Normally I'd save roasts for times when we have company, but I was anxious to see what the meat from our steer was going to be like. At the butcher shop up the road, they weigh the meat they're going to put into hamburger, then grind everybody's hamburger together. It's much easier for them that way. Cliff butchered for many years, and he understands why they do this, although it isn't how they did it at the Country Butcher Shop where he worked. Anyhow, when we use our ground beef, it isn't just our animal, but a combination of meat from many cows.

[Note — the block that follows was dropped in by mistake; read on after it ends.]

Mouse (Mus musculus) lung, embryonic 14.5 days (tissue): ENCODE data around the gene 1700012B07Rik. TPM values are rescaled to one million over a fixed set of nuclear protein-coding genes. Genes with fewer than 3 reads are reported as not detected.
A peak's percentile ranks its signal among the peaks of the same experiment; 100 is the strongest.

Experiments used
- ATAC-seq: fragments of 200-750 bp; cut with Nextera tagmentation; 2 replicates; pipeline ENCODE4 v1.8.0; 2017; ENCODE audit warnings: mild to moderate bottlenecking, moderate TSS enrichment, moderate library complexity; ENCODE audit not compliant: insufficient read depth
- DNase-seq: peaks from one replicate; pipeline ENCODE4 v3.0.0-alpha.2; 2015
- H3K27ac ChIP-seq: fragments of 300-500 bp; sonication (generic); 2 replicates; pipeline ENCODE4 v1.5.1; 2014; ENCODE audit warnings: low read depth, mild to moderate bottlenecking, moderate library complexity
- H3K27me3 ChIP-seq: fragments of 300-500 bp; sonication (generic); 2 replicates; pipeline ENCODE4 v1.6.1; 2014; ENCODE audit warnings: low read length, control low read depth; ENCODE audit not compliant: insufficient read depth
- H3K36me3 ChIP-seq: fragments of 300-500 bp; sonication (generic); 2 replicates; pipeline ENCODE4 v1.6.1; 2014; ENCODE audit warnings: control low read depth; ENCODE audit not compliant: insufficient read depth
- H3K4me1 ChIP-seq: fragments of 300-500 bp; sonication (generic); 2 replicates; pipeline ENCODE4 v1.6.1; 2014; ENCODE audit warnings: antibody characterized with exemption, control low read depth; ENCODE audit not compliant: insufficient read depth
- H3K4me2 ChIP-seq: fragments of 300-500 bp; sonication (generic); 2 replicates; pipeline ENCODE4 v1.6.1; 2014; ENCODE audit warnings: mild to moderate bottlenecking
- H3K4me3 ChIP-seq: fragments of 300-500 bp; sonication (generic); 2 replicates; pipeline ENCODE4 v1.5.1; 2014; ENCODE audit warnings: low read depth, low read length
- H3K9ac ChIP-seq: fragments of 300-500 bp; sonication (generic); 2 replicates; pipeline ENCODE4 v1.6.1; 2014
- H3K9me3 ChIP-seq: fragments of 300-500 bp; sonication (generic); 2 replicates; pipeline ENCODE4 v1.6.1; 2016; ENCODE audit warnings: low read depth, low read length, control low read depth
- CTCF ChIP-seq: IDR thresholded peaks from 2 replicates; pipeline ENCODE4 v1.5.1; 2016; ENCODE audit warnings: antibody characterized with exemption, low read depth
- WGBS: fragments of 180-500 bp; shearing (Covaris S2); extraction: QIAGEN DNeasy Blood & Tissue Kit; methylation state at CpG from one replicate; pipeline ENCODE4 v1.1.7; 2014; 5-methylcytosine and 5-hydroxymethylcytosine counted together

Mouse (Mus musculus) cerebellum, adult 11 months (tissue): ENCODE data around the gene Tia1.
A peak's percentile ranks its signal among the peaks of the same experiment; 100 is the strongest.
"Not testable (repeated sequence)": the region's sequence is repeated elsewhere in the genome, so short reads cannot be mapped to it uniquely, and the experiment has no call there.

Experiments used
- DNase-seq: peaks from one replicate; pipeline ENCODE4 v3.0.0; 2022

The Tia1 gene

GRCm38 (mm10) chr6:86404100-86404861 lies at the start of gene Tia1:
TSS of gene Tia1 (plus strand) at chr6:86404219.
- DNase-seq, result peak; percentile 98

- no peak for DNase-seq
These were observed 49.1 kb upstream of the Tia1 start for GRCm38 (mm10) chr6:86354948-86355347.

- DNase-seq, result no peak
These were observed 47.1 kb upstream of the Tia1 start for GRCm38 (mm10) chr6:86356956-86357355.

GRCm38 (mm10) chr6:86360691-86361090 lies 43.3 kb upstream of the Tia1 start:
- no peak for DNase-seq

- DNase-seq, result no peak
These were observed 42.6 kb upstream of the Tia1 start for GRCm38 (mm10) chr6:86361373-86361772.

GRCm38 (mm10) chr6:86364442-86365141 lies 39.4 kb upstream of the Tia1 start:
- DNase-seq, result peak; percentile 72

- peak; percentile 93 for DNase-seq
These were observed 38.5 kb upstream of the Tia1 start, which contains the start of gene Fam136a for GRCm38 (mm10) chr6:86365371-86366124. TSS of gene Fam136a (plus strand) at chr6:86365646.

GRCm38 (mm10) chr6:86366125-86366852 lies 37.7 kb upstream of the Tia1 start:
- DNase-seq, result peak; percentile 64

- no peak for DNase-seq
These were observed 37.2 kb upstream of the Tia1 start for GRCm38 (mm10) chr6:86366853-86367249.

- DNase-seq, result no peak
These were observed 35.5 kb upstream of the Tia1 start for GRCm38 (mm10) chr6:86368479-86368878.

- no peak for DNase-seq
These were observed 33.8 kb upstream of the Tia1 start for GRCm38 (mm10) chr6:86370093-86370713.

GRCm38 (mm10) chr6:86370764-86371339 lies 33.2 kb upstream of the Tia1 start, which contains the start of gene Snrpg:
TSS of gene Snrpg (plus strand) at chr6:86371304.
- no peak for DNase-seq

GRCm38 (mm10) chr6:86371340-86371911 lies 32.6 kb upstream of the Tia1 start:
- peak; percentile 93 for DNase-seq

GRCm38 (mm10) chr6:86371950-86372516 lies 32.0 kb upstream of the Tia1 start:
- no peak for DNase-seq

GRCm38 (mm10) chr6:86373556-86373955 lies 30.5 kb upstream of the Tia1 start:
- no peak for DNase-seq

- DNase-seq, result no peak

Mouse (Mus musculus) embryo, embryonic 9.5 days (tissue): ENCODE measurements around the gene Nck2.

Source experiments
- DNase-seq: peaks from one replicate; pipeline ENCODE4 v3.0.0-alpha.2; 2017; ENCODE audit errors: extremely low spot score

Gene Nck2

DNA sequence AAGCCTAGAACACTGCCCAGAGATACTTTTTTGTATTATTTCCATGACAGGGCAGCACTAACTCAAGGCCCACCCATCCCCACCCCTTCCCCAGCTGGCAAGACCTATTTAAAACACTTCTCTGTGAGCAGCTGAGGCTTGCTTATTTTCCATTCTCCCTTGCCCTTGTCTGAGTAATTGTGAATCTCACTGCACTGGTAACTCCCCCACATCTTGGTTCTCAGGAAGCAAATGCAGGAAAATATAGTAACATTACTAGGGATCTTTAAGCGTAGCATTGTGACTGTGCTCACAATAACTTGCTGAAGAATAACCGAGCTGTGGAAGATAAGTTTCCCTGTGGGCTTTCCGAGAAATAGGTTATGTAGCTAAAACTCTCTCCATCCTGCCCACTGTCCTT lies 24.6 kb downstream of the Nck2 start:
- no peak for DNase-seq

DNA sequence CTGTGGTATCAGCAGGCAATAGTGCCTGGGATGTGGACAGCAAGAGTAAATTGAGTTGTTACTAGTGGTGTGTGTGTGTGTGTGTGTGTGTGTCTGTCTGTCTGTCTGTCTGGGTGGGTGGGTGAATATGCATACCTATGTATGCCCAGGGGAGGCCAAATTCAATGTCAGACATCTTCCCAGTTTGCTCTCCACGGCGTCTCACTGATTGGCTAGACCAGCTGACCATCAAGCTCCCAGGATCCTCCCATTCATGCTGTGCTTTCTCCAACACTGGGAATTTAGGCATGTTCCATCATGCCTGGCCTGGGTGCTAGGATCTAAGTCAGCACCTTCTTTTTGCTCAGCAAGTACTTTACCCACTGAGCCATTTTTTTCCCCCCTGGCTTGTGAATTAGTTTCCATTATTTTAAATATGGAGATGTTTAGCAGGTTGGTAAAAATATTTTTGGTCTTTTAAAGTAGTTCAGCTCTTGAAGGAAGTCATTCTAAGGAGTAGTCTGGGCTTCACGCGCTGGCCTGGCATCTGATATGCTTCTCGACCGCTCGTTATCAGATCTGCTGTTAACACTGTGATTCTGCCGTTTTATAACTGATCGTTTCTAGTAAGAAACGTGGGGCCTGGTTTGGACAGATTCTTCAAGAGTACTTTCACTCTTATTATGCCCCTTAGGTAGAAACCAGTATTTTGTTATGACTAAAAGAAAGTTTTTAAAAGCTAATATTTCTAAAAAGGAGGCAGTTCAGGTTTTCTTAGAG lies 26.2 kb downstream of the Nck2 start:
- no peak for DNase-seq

We didn't save any roasts from the last steer we had butchered, because he was a dwarf-looking animal of indeterminate age. I only bought him so my heifer, Secret, who turned out to be sterile, would not be the only cow on the place. When I realized Secret was never going to breed, we had her friend butchered and sold her.
This steer (I am being nice and not calling him by name, in case that would bother some of my readers) was only one year old, and really big and fat as Jerseys go. Cliff decided to take the risk and have some steaks and roasts made.
We have raised and butchered our own beef before; we've also had quality beef quarters from a butcher shop. But we have never tasted any beef this flavorful and tender.
I don't know if it's because he was still getting two gallons of his mother's milk daily, or because he was so young.
I could eat roast this good every day, but I won't; I'll save the others for when we have company.